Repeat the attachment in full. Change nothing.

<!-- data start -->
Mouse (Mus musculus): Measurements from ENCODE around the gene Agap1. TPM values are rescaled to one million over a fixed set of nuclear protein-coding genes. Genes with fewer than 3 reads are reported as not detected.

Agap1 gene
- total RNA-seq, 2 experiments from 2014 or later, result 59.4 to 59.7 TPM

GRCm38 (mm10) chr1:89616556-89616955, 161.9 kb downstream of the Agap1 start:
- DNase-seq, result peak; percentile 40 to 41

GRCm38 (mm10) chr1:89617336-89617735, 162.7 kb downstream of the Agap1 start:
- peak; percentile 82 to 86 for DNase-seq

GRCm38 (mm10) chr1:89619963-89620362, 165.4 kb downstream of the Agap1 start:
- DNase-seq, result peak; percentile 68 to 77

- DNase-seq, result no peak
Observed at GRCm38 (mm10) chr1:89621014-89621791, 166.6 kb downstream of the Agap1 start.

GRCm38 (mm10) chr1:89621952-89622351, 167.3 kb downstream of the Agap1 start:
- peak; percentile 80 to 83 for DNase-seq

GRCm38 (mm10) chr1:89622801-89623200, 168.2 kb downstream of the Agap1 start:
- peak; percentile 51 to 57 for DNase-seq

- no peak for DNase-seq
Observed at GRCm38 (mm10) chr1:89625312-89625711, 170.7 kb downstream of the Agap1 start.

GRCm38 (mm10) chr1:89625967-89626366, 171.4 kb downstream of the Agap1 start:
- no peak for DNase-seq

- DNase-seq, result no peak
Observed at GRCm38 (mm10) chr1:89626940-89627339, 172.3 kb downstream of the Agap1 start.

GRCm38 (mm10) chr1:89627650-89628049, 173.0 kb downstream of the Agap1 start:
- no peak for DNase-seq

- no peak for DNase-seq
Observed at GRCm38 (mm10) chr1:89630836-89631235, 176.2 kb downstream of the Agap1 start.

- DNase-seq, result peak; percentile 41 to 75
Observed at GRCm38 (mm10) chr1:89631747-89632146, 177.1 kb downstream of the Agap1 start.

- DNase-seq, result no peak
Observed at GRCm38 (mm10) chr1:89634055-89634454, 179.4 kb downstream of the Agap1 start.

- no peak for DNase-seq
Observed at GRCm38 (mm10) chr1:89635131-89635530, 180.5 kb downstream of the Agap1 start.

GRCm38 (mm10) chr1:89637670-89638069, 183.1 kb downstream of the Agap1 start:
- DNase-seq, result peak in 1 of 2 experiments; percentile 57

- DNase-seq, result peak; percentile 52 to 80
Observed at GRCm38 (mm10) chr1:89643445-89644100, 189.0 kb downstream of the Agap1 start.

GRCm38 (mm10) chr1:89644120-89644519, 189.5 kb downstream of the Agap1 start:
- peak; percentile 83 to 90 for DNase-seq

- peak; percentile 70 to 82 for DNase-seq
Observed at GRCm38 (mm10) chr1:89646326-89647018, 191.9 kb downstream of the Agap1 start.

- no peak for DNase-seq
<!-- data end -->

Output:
Mouse (Mus musculus): Measurements from ENCODE around the gene Agap1. TPM values are rescaled to one million over a fixed set of nuclear protein-coding genes. Genes with fewer than 3 reads are reported as not detected.

Agap1 gene
- total RNA-seq, 2 experiments from 2014 or later, result 59.4 to 59.7 TPM

GRCm38 (mm10) chr1:89616556-89616955, 161.9 kb downstream of the Agap1 start:
- DNase-seq, result peak; percentile 40 to 41

GRCm38 (mm10) chr1:89617336-89617735, 162.7 kb downstream of the Agap1 start:
- peak; percentile 82 to 86 for DNase-seq

GRCm38 (mm10) chr1:89619963-89620362, 165.4 kb downstream of the Agap1 start:
- DNase-seq, result peak; percentile 68 to 77

- DNase-seq, result no peak
Observed at GRCm38 (mm10) chr1:89621014-89621791, 166.6 kb downstream of the Agap1 start.

GRCm38 (mm10) chr1:89621952-89622351, 167.3 kb downstream of the Agap1 start:
- peak; percentile 80 to 83 for DNase-seq

GRCm38 (mm10) chr1:89622801-89623200, 168.2 kb downstream of the Agap1 start:
- peak; percentile 51 to 57 for DNase-seq

- no peak for DNase-seq
Observed at GRCm38 (mm10) chr1:89625312-89625711, 170.7 kb downstream of the Agap1 start.

GRCm38 (mm10) chr1:89625967-89626366, 171.4 kb downstream of the Agap1 start:
- no peak for DNase-seq

- DNase-seq, result no peak
Observed at GRCm38 (mm10) chr1:89626940-89627339, 172.3 kb downstream of the Agap1 start.

GRCm38 (mm10) chr1:89627650-89628049, 173.0 kb downstream of the Agap1 start:
- no peak for DNase-seq

- no peak for DNase-seq
Observed at GRCm38 (mm10) chr1:89630836-89631235, 176.2 kb downstream of the Agap1 start.

- DNase-seq, result peak; percentile 41 to 75
Observed at GRCm38 (mm10) chr1:89631747-89632146, 177.1 kb downstream of the Agap1 start.

- DNase-seq, result no peak
Observed at GRCm38 (mm10) chr1:89634055-89634454, 179.4 kb downstream of the Agap1 start.

- no peak for DNase-seq
Observed at GRCm38 (mm10) chr1:89635131-89635530, 180.5 kb downstream of the Agap1 start.

GRCm38 (mm10) chr1:89637670-89638069, 183.1 kb downstream of the Agap1 start:
- DNase-seq, result peak in 1 of 2 experiments; percentile 57

- DNase-seq, result peak; percentile 52 to 80
Observed at GRCm38 (mm10) chr1:89643445-89644100, 189.0 kb downstream of the Agap1 start.

GRCm38 (mm10) chr1:89644120-89644519, 189.5 kb downstream of the Agap1 start:
- peak; percentile 83 to 90 for DNase-seq

- peak; percentile 70 to 82 for DNase-seq
Observed at GRCm38 (mm10) chr1:89646326-89647018, 191.9 kb downstream of the Agap1 start.

- no peak for DNase-seq